Journals must also have picking and choosing, otherwise all that would be written in the journal would be, “wrote in the journal… wrote in the journal while using the restroom… breathing continued steady” and so on.

      • chacha1 Says:

        We have only one big hunk o’ drama in our lives, it’s nearly 2 years old now and will last until a parent dies, but I don’t blog about it because I am not anonymous and it’s not just my business. I would love to blog about it, because it’s an extremely common and relatable piece of drama, but … it would serve no useful purpose to expose the other people involved.

      • nicoleandmaggie Says:

        I also feel uncomfortable either reading about or sharing other people’s (as in, not the blogger’s) negative stories in detail. Other people’s privacy is so important, even if you’re anonymous or semi-anonymous, there’s always that threat of being outed and thus outing everyone you’ve talked about.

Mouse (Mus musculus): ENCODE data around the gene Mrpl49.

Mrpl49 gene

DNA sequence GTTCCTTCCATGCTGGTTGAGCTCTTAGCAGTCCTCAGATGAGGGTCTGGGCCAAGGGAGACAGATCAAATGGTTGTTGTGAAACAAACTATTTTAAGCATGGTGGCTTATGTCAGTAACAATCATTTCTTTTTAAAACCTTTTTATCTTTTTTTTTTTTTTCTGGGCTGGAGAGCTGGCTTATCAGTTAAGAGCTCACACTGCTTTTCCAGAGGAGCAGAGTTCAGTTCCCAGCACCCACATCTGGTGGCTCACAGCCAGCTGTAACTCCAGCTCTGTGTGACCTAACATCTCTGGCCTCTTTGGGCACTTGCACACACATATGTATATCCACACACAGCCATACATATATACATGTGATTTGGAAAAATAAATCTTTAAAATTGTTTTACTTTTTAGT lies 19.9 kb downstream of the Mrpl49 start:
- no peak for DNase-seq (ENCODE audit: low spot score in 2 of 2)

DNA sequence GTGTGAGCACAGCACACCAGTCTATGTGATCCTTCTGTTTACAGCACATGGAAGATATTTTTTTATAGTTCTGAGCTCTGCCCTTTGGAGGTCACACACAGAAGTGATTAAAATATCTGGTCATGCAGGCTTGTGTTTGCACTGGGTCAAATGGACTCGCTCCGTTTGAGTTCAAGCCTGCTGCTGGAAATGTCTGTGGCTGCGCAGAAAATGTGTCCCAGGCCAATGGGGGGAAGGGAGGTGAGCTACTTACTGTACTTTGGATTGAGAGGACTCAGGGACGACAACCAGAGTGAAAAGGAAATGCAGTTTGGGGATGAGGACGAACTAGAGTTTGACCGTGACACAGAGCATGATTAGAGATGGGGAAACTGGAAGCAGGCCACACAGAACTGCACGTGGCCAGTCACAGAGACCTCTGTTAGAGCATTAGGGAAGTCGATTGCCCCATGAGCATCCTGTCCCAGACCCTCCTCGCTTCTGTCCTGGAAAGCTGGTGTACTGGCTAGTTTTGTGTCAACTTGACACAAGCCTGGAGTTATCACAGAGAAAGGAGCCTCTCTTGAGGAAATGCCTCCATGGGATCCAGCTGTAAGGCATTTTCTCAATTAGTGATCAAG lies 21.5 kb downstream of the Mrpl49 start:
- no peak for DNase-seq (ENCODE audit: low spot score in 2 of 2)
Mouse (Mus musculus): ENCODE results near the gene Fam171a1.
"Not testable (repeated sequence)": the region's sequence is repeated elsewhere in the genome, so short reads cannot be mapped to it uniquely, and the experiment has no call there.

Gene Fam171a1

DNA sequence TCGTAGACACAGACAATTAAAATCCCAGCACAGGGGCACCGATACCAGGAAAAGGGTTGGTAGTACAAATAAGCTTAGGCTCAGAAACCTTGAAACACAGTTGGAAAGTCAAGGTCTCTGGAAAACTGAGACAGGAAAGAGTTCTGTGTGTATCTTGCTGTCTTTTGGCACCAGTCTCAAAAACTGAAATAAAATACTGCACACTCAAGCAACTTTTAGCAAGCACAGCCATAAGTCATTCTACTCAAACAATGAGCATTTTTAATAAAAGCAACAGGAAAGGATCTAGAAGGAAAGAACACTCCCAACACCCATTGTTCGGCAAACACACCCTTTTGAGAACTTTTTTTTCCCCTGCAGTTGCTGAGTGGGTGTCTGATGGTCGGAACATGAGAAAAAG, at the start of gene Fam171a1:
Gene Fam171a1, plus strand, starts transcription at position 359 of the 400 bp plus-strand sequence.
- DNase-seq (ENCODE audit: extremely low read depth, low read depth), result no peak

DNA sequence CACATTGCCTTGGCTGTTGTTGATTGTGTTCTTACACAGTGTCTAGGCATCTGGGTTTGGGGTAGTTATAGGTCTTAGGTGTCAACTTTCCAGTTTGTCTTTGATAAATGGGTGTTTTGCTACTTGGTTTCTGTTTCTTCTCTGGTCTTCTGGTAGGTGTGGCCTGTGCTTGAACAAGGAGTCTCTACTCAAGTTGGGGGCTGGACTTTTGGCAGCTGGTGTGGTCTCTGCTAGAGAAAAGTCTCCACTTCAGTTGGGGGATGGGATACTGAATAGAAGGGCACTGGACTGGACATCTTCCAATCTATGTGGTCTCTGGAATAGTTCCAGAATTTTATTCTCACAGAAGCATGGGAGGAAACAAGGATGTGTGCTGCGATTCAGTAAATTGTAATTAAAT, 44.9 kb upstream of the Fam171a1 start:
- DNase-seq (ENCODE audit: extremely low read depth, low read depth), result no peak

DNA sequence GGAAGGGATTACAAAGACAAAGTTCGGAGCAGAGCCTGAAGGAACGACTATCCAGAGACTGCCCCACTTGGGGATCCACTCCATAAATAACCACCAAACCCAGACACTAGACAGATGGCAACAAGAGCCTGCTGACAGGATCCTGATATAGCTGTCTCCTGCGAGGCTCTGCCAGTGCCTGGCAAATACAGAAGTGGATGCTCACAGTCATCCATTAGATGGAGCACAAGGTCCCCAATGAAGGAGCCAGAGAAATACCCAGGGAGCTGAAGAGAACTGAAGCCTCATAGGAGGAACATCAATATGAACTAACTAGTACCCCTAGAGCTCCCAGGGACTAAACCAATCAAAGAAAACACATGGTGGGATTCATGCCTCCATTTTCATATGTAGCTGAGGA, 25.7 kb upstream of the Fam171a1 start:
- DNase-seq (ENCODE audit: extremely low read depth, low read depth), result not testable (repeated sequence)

I mean, I love reading a gai shan life, for example (her brother has problems), but I would probably feel uncomfortable if that was an every week thing with lots of details or if she talked more about everything he does rather than the effect that it’s having on her. (Does that make sense? I think A gai shan life does it well without hurting privacy too much. And her brother isn’t her child, which is also important since children can’t really defend themselves.)

  14. gwinne Says:

    I wrote a thing, and then Chrome freaked out. Here’s the gist:

    1. All bloggers have a blogging persona. Some are more self-conscious about that than others. Some readers are more aware of that than others.
    2. We read blogs for different reasons. We also write blogs for different reasons.
    3. In practical terms, I read a mix of blogs and come into them with different expectations. I started as an infertility blogger, and that’s a lot of where my community still is (though only one I can think of still actively in the trenches).